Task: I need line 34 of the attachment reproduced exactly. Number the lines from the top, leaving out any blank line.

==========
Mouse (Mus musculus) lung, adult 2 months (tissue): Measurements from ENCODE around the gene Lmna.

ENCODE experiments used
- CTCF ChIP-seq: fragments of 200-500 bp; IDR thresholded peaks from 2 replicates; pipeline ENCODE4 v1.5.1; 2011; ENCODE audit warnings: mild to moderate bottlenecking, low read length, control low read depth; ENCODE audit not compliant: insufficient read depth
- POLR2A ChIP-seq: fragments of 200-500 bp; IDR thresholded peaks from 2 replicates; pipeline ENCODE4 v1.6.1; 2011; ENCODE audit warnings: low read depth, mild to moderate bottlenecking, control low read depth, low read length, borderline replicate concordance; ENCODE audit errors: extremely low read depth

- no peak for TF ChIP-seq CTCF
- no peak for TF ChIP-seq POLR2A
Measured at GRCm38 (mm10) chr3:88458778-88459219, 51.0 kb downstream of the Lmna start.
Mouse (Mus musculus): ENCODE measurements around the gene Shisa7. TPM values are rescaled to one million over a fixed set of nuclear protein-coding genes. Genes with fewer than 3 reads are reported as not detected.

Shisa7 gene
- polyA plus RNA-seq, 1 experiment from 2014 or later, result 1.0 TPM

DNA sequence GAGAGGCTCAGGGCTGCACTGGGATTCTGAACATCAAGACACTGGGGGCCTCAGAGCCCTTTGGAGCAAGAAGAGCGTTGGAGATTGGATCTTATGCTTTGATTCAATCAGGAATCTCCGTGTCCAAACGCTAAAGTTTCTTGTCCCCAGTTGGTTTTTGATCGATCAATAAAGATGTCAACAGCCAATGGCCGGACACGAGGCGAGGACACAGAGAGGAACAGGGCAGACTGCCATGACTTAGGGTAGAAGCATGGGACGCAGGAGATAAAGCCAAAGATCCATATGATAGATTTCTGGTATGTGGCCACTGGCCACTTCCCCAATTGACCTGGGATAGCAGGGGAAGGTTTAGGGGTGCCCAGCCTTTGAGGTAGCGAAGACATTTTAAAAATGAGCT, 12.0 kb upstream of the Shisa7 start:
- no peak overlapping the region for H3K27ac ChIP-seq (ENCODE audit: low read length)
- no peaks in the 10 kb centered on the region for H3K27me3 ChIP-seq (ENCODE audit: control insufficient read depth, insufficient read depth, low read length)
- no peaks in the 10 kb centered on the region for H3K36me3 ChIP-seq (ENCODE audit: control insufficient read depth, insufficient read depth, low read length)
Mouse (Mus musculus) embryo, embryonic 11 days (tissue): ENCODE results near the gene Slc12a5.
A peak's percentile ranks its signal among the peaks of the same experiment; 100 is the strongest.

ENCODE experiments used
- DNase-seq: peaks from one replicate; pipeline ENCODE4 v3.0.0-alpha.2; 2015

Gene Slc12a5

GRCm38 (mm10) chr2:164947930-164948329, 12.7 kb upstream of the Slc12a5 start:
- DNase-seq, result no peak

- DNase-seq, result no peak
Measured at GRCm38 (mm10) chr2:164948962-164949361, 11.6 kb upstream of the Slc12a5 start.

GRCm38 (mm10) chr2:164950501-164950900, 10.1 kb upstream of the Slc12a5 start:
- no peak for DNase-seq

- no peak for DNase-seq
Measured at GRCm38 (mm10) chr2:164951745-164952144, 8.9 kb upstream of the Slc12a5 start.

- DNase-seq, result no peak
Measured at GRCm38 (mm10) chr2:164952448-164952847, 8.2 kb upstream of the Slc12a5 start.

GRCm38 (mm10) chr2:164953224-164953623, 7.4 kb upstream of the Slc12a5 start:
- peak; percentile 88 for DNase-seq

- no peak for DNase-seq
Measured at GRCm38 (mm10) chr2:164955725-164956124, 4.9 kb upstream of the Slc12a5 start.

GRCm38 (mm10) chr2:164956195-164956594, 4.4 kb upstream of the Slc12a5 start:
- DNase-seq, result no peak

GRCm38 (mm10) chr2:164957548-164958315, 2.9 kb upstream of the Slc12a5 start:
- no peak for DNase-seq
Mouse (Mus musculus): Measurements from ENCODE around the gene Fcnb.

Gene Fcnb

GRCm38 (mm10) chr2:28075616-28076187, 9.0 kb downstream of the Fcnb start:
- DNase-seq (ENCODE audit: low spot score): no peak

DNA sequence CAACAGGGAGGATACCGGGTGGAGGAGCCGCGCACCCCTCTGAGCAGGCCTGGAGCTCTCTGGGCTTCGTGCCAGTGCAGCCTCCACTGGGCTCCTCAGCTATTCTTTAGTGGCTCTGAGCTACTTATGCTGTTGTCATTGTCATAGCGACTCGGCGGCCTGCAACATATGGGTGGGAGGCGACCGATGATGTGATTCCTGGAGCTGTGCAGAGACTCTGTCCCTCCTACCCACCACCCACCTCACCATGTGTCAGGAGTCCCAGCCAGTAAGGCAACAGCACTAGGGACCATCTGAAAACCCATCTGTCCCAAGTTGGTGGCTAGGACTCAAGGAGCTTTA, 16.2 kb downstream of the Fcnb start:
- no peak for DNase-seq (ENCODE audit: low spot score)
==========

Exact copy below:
GRCm38 (mm10) chr2:164956195-164956594, 4.4 kb upstream of the Slc12a5 start: